if (<condition1>) {<statement list 1>}
elseif (<condition2>) {<statement list 2>}
else {<statement list 3>}

When you run an If statement, Windows PowerShell evaluates the <condition1> conditional expression as true or false. If <condition1> is true, <statement list 1> runs, and Windows PowerShell exits the If statement.

If <condition1> is false, Windows PowerShell evaluates the condition specified by the <condition2> conditional statement.  If <condition2> is true, <statement list 2> runs, and Windows PowerShell exits the If statement.

If both <condition1> and <condition2> evaluate to false, the <statement list 3> code block runs, and Windows PowerShell exits the If statement.

You can use multiple Elseif statements to chain a series of conditional tests so that each test is run only if all the previous tests are false. If you need to create an If statement that contains many Elseif statements, consider using a Switch statement instead.

Example:

The following script asks the user to enter the name of windows process and then compares the user input to the list of running processes on computer. If user input matches to any of running process, the process is displayed. If there is no matching process found, a message will be displayed that the process is not running on system.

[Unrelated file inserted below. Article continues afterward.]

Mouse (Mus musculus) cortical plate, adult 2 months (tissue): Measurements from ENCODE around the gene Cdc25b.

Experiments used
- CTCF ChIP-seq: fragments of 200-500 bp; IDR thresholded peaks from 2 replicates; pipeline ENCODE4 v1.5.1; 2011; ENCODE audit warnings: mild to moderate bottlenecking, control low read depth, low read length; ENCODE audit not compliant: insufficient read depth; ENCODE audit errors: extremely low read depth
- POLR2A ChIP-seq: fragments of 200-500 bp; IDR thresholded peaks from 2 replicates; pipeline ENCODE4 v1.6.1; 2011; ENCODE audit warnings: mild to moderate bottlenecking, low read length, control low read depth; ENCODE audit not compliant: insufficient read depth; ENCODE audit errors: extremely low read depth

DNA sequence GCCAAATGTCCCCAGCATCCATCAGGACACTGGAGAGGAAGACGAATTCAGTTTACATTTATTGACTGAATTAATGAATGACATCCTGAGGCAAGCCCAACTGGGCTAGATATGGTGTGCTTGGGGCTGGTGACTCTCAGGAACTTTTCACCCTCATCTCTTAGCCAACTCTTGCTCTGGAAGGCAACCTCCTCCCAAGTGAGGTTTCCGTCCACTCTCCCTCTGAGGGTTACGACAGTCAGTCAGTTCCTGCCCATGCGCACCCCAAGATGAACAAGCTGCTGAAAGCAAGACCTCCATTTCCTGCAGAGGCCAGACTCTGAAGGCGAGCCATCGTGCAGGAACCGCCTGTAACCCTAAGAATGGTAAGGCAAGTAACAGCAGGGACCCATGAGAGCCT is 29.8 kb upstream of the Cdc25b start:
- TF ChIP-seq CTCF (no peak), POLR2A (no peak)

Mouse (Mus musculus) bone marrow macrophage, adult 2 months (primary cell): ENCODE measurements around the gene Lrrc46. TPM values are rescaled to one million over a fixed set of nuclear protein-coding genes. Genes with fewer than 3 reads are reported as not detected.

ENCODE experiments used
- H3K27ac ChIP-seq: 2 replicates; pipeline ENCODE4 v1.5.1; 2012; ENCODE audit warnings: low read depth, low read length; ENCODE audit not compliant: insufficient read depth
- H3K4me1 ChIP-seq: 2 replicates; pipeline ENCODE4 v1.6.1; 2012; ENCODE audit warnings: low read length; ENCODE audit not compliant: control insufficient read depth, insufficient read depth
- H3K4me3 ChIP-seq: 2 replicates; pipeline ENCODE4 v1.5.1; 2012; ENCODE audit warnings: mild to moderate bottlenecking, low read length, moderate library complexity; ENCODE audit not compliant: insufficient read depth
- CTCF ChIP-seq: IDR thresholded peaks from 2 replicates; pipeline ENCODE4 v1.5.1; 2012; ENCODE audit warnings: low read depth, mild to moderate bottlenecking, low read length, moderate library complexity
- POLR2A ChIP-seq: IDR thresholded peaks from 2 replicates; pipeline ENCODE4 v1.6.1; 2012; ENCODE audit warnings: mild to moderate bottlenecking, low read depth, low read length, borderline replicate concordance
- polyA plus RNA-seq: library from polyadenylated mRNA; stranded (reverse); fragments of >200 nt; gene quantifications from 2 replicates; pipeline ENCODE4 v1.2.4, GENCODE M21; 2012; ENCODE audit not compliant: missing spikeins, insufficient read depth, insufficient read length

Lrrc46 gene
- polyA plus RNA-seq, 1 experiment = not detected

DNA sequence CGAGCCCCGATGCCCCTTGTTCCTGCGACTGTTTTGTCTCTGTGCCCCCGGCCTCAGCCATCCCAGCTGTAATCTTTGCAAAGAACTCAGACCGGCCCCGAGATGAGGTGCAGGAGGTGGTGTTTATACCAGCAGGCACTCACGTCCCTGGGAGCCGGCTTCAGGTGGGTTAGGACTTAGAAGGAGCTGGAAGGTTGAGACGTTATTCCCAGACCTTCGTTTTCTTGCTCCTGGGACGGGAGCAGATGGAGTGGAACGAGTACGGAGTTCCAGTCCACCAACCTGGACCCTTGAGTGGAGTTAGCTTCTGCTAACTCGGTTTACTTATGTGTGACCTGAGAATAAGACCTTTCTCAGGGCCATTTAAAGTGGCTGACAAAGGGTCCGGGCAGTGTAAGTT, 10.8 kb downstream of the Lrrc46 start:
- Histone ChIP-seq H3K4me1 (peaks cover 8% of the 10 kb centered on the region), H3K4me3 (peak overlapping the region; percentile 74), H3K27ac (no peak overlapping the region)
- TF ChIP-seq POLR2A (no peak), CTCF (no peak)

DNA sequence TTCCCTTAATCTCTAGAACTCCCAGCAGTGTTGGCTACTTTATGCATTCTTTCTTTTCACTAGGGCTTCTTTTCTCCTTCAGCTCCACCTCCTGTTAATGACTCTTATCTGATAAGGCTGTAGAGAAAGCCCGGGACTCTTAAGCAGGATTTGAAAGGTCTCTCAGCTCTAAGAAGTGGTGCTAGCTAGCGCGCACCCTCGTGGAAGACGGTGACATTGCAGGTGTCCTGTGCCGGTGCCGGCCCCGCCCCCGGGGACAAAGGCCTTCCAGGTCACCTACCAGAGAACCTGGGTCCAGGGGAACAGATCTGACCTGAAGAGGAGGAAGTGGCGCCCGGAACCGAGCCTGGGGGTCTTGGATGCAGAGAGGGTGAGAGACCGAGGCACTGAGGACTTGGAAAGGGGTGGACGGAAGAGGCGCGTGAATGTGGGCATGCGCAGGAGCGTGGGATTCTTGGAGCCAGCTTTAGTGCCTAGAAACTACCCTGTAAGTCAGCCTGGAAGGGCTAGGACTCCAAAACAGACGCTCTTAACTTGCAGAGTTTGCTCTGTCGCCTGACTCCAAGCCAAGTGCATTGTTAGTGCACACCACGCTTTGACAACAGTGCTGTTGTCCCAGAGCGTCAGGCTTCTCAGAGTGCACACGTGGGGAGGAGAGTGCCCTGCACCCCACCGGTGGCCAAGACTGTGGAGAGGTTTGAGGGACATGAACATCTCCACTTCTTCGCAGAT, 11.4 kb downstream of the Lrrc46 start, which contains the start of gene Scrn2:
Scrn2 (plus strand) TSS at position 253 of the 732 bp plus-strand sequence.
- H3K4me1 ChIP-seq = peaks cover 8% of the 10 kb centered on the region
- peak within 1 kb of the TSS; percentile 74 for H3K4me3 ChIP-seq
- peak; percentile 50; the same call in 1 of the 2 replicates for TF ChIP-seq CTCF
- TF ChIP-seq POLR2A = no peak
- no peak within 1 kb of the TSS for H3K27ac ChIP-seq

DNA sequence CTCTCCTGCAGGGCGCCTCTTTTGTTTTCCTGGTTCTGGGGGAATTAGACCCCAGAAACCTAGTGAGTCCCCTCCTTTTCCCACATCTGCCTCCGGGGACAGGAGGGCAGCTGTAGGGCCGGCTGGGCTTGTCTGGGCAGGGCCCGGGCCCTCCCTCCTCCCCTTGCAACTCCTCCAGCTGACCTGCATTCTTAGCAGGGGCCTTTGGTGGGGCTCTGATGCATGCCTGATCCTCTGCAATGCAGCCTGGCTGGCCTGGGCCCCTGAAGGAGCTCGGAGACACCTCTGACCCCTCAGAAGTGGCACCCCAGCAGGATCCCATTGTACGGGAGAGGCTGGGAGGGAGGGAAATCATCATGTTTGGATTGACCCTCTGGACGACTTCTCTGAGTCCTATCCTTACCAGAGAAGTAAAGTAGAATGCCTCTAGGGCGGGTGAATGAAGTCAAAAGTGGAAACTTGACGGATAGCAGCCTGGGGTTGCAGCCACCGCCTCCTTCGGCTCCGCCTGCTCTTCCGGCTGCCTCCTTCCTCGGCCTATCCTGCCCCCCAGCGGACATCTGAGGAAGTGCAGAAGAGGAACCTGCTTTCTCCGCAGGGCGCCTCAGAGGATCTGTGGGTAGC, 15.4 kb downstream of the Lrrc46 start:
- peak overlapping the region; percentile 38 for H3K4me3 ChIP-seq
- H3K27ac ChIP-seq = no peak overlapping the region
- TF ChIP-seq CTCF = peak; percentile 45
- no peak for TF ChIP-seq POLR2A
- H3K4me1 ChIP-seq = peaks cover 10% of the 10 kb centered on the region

$name = Read-Host "Please enter the name of Windows Process"
$ps = Get-Process -ErrorAction 0| Where-Object {$_.Name -match "$name"}
If (-Not $ps)
{
Write-Host "The process $name is not running on this computer"
}
Else {$ps}

You can copy and paste the above code into notepad or PowerShell ISE and save the file with ps1 extension.

Switch Statement

To check multiple conditions, yo can use a switch statement. The Switch statement is equivalent to a series of If statements, but it is simpler. The Switch statement lists each condition and an optional action. If a condition obtains, the action is performed.

A basic switch statement has the following format:

Switch (<test-value>)
{
<condition> {<action>}
<condition> {<action>}
}

Example:

The following script takes the Computer Name as user input and then queries the WMI store on computer and reports the role of computer by using DomainRole property of object.

$cn = Read-Host "Please enter the Computer Name"
$obj = Get-WmiObject -Class win32_ComputerSystem -ComputerName $cn
Write-Host "Computer: $cn is a"
switch ($obj.domainRole)
  {
    0 {"Standalone Workstation"}
    1 {"Member Workstation"}
    2 {"Standalone Server"}
    3 {"Member Server"}
    4 {"Backup Domain Controller"}
    5 {"Primary Domain Controller"}
    default {Write-Host "The role can not be determined"}
  }

You can copy and paste the above code into notepad or PowerShell ISE and save the file with ps1 extension.

Conditional logic is the foundation for dynamic PowerShell scripting. I have briefly introduced you that how you can control the flow of a script based on conditional responses.

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<p>Microsoft Certified Professional | Cisco Certified Network Associate</p>